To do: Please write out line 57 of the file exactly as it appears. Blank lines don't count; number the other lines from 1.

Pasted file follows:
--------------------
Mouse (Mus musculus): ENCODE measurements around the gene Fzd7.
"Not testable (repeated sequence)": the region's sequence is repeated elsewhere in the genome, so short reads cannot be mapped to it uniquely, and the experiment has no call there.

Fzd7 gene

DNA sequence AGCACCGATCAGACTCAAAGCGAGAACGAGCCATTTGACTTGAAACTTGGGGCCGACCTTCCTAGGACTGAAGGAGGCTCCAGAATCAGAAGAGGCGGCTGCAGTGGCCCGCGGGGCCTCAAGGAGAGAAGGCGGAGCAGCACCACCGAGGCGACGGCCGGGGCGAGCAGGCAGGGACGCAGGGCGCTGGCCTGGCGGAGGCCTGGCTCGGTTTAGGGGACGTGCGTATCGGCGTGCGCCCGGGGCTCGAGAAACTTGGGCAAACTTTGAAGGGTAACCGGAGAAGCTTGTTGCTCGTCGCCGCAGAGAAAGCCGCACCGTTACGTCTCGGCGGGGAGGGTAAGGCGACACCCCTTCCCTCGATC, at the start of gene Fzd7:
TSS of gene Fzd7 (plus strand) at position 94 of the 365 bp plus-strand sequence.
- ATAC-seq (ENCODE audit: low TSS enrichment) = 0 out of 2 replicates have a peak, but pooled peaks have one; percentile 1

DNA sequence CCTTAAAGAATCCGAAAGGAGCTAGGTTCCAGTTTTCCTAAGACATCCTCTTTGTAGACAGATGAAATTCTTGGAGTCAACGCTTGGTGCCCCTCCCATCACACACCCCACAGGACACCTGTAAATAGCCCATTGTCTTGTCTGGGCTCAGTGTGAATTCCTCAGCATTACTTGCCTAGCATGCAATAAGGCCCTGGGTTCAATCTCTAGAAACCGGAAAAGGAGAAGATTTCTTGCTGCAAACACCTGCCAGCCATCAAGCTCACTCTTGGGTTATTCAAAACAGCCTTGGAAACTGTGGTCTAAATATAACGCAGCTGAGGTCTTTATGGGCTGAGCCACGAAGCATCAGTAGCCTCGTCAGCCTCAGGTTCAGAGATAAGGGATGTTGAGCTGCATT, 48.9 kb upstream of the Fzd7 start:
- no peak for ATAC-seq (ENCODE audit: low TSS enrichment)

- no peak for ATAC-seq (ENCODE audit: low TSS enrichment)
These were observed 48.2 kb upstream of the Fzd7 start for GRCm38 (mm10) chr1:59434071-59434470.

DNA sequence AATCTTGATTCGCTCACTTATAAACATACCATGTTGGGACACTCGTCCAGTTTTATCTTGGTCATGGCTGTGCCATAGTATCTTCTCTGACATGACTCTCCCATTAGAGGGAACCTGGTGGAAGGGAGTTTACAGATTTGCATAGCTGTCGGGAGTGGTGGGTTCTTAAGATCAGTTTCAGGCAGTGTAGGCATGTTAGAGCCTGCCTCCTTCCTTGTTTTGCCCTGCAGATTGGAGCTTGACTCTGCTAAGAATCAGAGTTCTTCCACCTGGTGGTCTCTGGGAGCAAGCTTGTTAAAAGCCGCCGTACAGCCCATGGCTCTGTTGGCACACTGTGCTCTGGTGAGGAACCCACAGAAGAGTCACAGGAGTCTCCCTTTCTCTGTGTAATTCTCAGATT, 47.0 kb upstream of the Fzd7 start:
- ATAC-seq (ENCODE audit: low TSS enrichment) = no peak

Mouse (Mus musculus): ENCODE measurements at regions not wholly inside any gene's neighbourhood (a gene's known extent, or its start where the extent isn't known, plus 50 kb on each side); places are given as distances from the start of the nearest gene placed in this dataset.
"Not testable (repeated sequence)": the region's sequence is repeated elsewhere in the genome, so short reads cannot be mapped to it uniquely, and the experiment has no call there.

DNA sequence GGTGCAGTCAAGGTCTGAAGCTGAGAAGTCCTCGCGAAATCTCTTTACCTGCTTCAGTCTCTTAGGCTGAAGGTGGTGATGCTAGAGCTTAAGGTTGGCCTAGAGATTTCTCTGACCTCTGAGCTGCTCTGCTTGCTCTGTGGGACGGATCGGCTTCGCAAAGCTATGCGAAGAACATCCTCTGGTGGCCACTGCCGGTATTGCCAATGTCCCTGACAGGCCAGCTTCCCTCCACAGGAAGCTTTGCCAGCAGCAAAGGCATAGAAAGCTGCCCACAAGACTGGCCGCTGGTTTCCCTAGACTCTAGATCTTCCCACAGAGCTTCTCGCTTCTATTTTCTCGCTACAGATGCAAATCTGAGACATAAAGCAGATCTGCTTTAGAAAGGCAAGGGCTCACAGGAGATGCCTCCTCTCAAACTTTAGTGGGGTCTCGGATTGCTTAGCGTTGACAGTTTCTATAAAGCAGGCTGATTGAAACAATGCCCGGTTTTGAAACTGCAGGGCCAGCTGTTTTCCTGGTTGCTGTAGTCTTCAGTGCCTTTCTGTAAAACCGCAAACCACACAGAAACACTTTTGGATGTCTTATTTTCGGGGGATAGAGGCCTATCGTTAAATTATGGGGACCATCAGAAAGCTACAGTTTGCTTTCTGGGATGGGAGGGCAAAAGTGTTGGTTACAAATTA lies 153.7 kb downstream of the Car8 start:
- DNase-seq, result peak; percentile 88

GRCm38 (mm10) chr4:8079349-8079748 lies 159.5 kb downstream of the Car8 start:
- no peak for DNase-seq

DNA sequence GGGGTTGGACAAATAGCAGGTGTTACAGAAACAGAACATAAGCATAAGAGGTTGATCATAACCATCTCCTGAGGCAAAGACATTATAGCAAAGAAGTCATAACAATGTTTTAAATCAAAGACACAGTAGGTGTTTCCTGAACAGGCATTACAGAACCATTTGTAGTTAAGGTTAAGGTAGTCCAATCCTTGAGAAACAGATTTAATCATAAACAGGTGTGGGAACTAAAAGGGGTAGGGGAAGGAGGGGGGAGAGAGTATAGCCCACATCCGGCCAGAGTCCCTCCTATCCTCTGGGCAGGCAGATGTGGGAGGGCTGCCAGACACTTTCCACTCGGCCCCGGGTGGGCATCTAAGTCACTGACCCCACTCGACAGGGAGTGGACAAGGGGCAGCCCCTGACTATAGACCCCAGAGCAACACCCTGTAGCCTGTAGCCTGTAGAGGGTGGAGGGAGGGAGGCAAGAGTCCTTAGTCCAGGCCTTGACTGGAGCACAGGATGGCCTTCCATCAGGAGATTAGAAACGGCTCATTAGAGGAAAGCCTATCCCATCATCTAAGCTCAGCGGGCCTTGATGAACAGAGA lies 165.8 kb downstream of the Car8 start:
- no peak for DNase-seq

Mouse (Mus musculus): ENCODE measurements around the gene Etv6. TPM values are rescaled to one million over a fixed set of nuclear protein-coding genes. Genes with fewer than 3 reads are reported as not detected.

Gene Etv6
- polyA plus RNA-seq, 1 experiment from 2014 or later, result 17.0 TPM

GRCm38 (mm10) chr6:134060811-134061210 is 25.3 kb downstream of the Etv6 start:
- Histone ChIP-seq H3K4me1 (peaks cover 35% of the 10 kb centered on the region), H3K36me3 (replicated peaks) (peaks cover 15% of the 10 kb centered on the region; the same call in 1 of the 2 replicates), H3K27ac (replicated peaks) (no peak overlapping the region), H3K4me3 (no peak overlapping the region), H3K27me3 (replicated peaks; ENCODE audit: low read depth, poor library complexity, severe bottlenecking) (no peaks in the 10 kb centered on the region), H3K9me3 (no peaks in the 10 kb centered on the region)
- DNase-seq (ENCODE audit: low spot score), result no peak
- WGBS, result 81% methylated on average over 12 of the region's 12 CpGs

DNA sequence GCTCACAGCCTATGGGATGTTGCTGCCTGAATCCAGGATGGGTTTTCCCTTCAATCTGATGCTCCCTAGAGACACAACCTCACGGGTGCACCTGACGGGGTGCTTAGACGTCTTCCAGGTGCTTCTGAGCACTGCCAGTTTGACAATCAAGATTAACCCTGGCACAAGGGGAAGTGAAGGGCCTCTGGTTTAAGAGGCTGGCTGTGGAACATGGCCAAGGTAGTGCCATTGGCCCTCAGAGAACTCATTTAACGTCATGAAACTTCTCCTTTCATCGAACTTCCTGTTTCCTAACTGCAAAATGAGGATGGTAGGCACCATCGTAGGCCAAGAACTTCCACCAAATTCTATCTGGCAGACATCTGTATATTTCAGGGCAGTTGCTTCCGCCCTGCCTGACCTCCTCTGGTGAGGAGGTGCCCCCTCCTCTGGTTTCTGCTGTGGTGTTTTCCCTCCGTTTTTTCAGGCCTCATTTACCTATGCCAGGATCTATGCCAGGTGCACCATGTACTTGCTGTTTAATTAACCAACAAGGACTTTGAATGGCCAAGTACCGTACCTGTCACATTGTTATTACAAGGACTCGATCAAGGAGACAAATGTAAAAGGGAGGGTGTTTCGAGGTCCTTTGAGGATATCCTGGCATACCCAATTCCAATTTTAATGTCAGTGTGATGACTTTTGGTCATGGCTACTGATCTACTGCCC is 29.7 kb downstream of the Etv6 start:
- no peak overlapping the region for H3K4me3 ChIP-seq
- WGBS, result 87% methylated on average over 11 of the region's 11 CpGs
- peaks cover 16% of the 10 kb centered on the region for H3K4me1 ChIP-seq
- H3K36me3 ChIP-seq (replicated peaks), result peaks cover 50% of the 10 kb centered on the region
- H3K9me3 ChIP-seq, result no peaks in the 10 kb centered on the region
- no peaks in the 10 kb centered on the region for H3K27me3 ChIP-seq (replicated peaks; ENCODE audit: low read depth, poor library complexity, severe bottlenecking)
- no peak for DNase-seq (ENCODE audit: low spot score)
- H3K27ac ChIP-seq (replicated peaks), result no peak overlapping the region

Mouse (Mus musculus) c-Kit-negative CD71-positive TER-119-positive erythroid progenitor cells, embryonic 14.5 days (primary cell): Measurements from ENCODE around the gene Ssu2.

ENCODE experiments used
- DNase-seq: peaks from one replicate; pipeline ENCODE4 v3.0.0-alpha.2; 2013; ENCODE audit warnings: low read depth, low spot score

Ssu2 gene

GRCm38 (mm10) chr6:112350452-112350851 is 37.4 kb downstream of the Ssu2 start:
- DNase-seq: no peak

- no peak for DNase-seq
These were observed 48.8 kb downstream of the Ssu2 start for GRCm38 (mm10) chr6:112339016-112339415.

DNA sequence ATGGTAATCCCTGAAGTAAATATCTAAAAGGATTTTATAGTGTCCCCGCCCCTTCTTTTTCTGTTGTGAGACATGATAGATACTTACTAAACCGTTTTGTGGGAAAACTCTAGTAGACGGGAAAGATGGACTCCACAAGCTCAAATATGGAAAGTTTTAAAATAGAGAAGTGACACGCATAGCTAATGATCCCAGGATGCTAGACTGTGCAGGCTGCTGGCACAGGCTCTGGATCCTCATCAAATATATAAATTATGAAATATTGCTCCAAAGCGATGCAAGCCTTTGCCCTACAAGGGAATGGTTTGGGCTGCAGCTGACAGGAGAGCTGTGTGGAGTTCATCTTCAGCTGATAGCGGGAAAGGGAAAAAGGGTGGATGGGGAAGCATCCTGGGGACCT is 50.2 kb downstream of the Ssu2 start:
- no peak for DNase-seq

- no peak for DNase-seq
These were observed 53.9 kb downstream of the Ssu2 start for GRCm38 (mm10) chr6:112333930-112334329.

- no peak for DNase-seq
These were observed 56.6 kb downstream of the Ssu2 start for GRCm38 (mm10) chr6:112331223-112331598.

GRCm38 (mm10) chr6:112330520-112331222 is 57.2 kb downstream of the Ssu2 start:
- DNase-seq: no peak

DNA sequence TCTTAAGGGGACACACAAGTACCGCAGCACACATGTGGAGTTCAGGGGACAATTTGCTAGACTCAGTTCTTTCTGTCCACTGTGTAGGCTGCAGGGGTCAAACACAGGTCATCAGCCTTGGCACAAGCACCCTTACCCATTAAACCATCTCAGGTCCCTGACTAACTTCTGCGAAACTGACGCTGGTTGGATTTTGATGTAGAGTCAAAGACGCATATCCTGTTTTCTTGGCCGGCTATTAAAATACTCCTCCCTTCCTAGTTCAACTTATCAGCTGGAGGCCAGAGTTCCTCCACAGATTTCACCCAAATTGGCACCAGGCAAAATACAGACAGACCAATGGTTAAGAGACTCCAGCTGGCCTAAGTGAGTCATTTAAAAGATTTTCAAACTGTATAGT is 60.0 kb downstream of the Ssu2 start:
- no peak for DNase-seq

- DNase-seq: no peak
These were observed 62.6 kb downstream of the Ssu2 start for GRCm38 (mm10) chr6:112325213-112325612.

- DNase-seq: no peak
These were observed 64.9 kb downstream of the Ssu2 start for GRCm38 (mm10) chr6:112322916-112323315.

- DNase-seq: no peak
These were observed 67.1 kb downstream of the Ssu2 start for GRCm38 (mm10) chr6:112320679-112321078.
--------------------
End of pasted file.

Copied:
- DNase-seq: no peak